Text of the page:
Voxeo Documentation - Universal Grammars

GSL syntax is not considered to be a W3C-compliant syntax for grammars , and the Nuance has discontinued support for GSL grammars in their most recent product offerings. Voxeo will continue to support GSL-specific markup for some time to come, but it is suggested that new applications and their associated grammars leverage the SRGS + SISR grammar syntaxes instead of being reliant upon the deprecated GSL grammar format.

The Universal Grammar feature lets developers take advantage of predefined grammars and responses to catch and handle common voice commands within the VoiceXML application. These grammars need to be specifically enabled to the developer to include them into the application, by way of the W3C universals property, otherwise the grammars are ignored. Grammars other than help and exit will need <catch> sections as they do not have any built-in feature other than being a short hand grammar. The included utterances for Universal events are:

 

help

 
 

cancel

 
 

exit

 
 

repeat

 

There are also two additional values for using all or none of the preceding grammars:

 

all

 
 

none

 

To enable a Universal Grammar in an application, you can place the following code at the <vxml> level of your root document.

All enables the help, cancel, exit and repeat grammars

<property name="universals" value="all"/>

None disables all universal grammars

<property name="universals" value="none"/>

Help will enable the help grammar. When a user says help, your application will move execution to the <help> elements within your current form. For example:

<field name="helpfield">

<help>

  You said help!

</help>

</field>

Exit will terminate the application when the user says exit. No additional programming needed.

Cancel and Repeat will both require a <catch> to function correctly. When a user says cancel or repeat the application will look for a <catch> with the event attribute set to either cancel or repeat. For example:

<catch event="cancel">

<prompt>

  You said cancel!

</prompt>

</catch>

Or for repeat:

<field name="options_field">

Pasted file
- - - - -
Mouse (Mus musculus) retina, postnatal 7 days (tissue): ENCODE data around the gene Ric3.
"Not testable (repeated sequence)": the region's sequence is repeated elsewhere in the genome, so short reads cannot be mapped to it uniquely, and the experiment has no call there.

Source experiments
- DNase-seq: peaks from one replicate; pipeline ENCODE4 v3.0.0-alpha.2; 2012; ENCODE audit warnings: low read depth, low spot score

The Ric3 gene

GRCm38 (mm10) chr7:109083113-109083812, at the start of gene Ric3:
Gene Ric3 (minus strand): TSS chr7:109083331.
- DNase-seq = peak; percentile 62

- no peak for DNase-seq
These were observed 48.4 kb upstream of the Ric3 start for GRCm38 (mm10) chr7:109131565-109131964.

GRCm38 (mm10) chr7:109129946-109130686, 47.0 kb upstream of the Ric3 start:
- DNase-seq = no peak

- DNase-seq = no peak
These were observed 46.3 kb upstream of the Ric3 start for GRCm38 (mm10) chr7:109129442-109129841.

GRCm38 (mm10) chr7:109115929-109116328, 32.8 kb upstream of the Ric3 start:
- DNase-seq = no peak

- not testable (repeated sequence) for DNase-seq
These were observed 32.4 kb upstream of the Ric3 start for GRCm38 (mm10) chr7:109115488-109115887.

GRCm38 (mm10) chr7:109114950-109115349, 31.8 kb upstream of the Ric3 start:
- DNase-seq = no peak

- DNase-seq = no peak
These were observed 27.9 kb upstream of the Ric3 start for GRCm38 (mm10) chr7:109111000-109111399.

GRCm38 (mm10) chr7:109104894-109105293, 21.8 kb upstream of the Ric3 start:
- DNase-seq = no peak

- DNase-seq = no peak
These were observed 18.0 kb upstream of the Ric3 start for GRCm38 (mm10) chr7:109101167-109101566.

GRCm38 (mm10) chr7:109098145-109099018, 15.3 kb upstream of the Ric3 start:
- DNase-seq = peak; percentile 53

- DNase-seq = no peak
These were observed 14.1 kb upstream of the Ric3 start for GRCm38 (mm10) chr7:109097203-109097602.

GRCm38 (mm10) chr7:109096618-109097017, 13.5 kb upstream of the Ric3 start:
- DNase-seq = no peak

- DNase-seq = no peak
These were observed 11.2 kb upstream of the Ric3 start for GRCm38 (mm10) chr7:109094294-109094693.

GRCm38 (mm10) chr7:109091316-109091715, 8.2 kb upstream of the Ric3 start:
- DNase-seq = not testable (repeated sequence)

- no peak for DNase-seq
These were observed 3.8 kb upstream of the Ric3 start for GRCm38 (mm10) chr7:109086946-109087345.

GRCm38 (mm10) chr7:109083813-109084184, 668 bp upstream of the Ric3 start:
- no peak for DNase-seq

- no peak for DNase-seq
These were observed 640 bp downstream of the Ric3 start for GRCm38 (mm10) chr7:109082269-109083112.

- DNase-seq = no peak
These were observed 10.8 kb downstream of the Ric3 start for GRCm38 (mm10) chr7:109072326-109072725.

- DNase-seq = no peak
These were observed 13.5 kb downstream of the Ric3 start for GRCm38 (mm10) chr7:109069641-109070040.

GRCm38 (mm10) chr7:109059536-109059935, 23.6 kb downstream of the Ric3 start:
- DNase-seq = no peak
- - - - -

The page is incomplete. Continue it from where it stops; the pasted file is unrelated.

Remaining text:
<catch event="repeat">

  <reprompt />

</catch>

</field>

If these predefined grammars do not do exactly what you want, you can simply define your own universal grammar using the <link> element to handle these user utterances. To customize your event processing for these occurrences, keep in mind that you must assign <catch> elements in your script to handle the event, else the default handlers and audio files are executed.

Here is an example of how to use the <link> element:

<link event="custom">

<grammar type="text/gsl">

  <![CDATA[

   [custom]

  ]]>

</grammar>

</link>

<catch event="custom">

<prompt>

  YAY you caught the custom grammar event!

</prompt>

</catch>

I'm sure by this point you are anxious to see an example of all this nifty stuff in action. Well, you are in luck!

<?xml version="1.0" encoding="UTF-8"?>

<vxml version="2.1">

 

<!-- Set the universals property to the grammars we want to use -->

<!-- remember this can be global, field level or both -->

<!-- help uses the <help> element -->

<!-- repeat and cancel require a <catch> to correctly execute -->

<!-- exit will automatically exit the application when the caller says "exit" -->

<!-- Universals can also be set to all and none for "help repeat exit cancel" or disabled respectively -->

 

<property name="universals" value="help cancel exit repeat" />

 

<!-- Set up a link-type global grammar -->

<!-- This is essentially what a universal grammar is -->

<link event="global">

 

  <grammar type="text/gsl">

   <![CDATA[

    [global]

   ]]>

  </grammar>

 

</link>

 

<!-- Set up our main form and field -->

<form id="frm_main">

  <field name="main_menu">

 

   <!-- This is our local field-level grammar that we would use for

    field specific options -->

   <grammar type="text/gsl">

    <![CDATA[

     [

      [( one )]

      [( two )]

      [( three )]

     ]

    ]]>

   </grammar>

 

   <!-- Start the main menu TTS -->

   <prompt>

    Welcome to the main menu

    Please choose one of the following options

    Say one two or three for the local grammar

    Say help for help

    Say repeat to repeat these options

    Say cancel to cancel

    Say exit to disconnect

   </prompt>

 

   <!-- An utterance from our field level grammar was recorded -->